“I don’t smoke,” she said. “And I have a margarita every afternoon. That’s all I’m gonna say.”


Palestri turned 85 on Feb. 23 but had to wait five months to find someone to go skydiving with her.

She called and emailed about 30 friends and relatives, and “all I got was ‘You’re crazy, ‘No,’ or ‘Hell, no,’” Palestri said.

The only one who responded initially was Nancy King, who’s 58 and bowls with her. King knows her friend’s competitive nature and wasn’t surprised at Palestri’s plan.

“I was more surprised when she told me she was 85,” King said. “I was totally blown away.”

The two picked July 14, then Palestri’s granddaughter signed up, too. The morning of the flight, Debbie Goddard figured, “Why not?”

More than 15 friends and relatives gathered under shaded picnic tables to watch Palestri and company.

“I had no idea you were such a risk-taker,” said her friend Joan Greene.

Another friend, Millie Gries, said “courage” was the only word she could think of to describe Palestri’s actions.

“Oh, boy, it’s exciting,” Gries said.

Palestri said she’s lucky to have strong bones and she plans to keep them that way.

“You’ve got to lead an active life,” she said. “If you keep running, the grim reaper can’t catch you.”


Chuck Hashek, an instructor and the president of Skydive Orange, guided Palestri through the lesson beforehand and did the tandem jump with her.

As she put on the necessary gear, he helped her tighten the body harness.

“You OK, or is that killing you?” he asked.

“It’s fine,” she said. “It just feels like I have a load in my pants.”

She slipped on the goggles and the cap “to give you that Amelia Earhart look,” Hashek said.

Then, she answered a few questions about why she wanted to skydive from Grayson Hoffman, who had his camera rolling.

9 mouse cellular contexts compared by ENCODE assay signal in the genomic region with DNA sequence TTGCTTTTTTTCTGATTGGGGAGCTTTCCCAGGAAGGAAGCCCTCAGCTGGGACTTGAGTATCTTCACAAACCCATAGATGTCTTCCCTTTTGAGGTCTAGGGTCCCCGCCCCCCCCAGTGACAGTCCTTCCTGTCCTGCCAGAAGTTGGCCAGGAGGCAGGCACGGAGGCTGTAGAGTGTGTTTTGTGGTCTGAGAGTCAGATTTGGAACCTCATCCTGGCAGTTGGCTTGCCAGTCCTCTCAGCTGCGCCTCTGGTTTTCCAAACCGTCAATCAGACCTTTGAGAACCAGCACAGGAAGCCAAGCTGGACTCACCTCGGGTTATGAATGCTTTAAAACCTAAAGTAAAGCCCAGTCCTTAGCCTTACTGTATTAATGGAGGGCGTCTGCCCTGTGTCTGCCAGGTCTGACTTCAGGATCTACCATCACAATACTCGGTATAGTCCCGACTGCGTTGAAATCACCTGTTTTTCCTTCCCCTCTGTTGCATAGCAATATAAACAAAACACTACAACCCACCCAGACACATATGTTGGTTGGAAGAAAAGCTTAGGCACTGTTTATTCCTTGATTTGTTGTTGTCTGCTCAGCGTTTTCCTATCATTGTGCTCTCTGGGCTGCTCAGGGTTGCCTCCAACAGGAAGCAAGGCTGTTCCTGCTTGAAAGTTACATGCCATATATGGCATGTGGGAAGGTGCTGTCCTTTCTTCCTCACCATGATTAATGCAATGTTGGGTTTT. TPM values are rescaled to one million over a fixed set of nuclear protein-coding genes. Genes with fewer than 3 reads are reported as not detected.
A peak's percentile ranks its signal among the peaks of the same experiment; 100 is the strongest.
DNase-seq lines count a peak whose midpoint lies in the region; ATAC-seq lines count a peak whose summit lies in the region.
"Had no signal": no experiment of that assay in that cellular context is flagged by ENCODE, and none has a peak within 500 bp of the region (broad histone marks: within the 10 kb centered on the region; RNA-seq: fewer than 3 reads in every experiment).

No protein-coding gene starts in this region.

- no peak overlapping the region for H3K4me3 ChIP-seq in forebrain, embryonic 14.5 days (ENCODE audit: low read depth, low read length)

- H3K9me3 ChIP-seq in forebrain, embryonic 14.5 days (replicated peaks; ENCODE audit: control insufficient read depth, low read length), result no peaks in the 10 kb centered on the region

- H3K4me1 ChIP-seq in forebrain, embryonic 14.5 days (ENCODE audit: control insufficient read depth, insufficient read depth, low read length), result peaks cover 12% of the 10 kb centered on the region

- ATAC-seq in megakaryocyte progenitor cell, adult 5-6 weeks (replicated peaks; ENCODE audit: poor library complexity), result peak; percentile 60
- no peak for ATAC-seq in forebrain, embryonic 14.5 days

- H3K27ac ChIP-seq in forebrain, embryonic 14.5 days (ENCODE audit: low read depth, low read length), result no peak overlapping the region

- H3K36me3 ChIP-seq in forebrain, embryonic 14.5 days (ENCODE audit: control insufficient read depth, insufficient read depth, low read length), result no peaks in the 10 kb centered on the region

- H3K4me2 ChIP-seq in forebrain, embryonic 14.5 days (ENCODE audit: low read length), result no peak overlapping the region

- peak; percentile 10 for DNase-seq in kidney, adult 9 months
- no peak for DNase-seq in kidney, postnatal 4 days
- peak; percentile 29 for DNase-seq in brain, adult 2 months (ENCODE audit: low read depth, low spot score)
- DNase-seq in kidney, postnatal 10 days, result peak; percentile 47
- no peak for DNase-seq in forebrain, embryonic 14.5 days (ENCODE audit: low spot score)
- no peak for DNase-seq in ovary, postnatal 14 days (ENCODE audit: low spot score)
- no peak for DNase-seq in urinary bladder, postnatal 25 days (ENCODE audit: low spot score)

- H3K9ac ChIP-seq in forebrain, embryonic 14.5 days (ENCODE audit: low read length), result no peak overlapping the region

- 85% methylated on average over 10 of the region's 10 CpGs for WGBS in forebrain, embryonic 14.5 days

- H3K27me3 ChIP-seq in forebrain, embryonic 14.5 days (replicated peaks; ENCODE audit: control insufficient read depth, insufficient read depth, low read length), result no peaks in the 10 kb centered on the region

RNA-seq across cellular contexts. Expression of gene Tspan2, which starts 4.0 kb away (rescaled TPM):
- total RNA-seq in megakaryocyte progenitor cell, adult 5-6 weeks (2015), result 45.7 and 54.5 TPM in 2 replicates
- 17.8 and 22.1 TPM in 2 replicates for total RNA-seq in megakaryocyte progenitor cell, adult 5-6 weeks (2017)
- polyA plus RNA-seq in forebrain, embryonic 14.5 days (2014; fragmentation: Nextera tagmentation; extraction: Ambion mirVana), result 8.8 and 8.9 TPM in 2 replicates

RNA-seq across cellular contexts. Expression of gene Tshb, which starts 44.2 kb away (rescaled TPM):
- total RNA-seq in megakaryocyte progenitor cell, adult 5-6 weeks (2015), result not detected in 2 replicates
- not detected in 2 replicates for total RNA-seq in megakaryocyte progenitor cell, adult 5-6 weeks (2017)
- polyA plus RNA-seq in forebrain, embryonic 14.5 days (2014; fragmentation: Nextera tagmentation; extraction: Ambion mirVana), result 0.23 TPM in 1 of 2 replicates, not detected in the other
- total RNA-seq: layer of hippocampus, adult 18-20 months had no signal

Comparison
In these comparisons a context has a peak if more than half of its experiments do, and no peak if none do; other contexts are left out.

He’s one of several independent contractors who jump with the students and videotape them as they make the initial leap, then free fall for about 60 seconds.

Hoffman and other photographers get to the ground before the students so they can record their landing.

Palestri looked a little nervous as she stood in the doorway of the plane, then grinned when she was in the air. Her thumbs went up and the skin on her face fluttered in the breeze.

She loved being able to see surrounding countryside on the descent, going as fast as 120 miles per hour.

She landed on her feet, but looked a little wobbly at first Once she got firm footing, Hashek kissed her cheek and praised her for an awesome job.

“She’s very strong for her age,” he told a reporter. “I would have guessed she was about 43.”

He turned to Palestri, who started smiling again and getting hugs from those around her.

“They say only 2 percent of Americans ever go skydiving,” Hashek said later. He lowered his voice and said to Palestri: “So now you’re a badass.”

Palestri’s daughter thought so, too. After she cooled down in the skydive building, she was impressed with what her 85-year-old mother had done.

“Pretty good for an old lady,” she said.

Cathy Dyson: 540/374-5425